Engie, CFE to Expand Mayakan Pipeline
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Engie, CFE to Expand Mayakan Pipeline

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Perla Velasco By Perla Velasco | Journalist and Industry Analyst - Wed, 11/30/2022 - 09:45

Engie and CFE reached an agreement to expand the Mayakan pipeline in Yucatan. Engie announced in September 2022 that it plans to invest US$1.5 billion in the project. The pipeline will be 700km long and will connect with PEMEX in Tabasco, then move to Valladolid, Yucatan. The development of the project, with which the state utility aims to supply gas to the partially isolated state of Yucatan, is expected to last 27 months.

CFE announced that it celebrated an agreement with Engie to determine the technical and commercial terms for the project. CFE said that the pipeline has been contracted since 1997 and that it can supply six of its gas-fired power plants. The pipeline is expected to supply two new combined cycle plants, Merida IV and Valladolid IV, which together have a capacity of over 1.5GW. 

CFE and TC Energy’s US$4.5 billion Southeast Gateway project will likely become the main supply channel for the Mayakan pipeline expansion. This project is expected to start functioning by 2025 and will supply natural gas to the southeast and center of the country.

The state-owned company assured that this agreement will guarantee a reliable, continuous and quality supply of natural gas and will boost the presidential commitment not to increase electricity rates. Manuel Bartlett, CFE’s Director, said that these public-private agreements strengthen CFE as well as contribute to the national economic and social development. “CFE seeks to obtain economic benefits, much like those already achieved in other, similar negotiations, in addition to contributing to the policy of President Andrés Manuel López Obrador to strengthen Mexico’s energy security and sovereignty for the benefit of Mexicans,” reported the company.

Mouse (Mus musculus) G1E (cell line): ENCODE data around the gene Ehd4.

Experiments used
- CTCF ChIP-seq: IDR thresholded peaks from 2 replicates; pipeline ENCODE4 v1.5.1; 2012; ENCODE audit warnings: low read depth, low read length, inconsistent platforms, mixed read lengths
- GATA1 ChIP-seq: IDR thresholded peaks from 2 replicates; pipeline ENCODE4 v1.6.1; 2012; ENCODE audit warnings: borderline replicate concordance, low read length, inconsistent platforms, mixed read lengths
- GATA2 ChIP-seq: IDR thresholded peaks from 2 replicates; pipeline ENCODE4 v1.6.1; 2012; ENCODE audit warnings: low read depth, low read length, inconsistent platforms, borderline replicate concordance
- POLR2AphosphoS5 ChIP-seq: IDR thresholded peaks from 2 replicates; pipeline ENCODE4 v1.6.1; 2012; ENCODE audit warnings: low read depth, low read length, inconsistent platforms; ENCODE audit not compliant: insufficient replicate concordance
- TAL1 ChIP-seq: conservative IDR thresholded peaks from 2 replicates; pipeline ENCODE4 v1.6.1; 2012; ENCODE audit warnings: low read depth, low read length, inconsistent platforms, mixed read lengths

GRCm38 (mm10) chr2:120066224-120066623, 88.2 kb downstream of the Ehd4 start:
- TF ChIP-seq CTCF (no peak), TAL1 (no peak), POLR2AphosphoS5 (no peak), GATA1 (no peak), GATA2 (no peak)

“Just as it happened 25 years ago when Engie arrived in the country, today we have the opportunity to reiterate our commitment to the Mexican government and all Mexicans to develop projects that accompany energy policy to democratize access to competitive and clean energy for all while supporting the energy transition,” said André Canguçú, Networks Managing Director, ENGIE.

Other than using imported natural gas for its energy security, Mexico also aims to capitalize on exports in a gas-starved global market. Earlier this month CFE signed a contract with New Fortress Energy to add to the development of LNG hubs in the country. However, these projects have raised speculation since Mexico still needs to enhance its infrastructure to ensure it can develop them. According to experts, the country may not have enough capacity and pipelines to successfully support these projects. “There are a lot of moving parts that need to work in cohesion for these Mexico LNG projects to happen,” said Andrew Baker, Senior Editor, Natural Gas Intelligence. Hence the development of the Mayakan pipeline represents a great success.

Photo by:   Twitter @CFEmx

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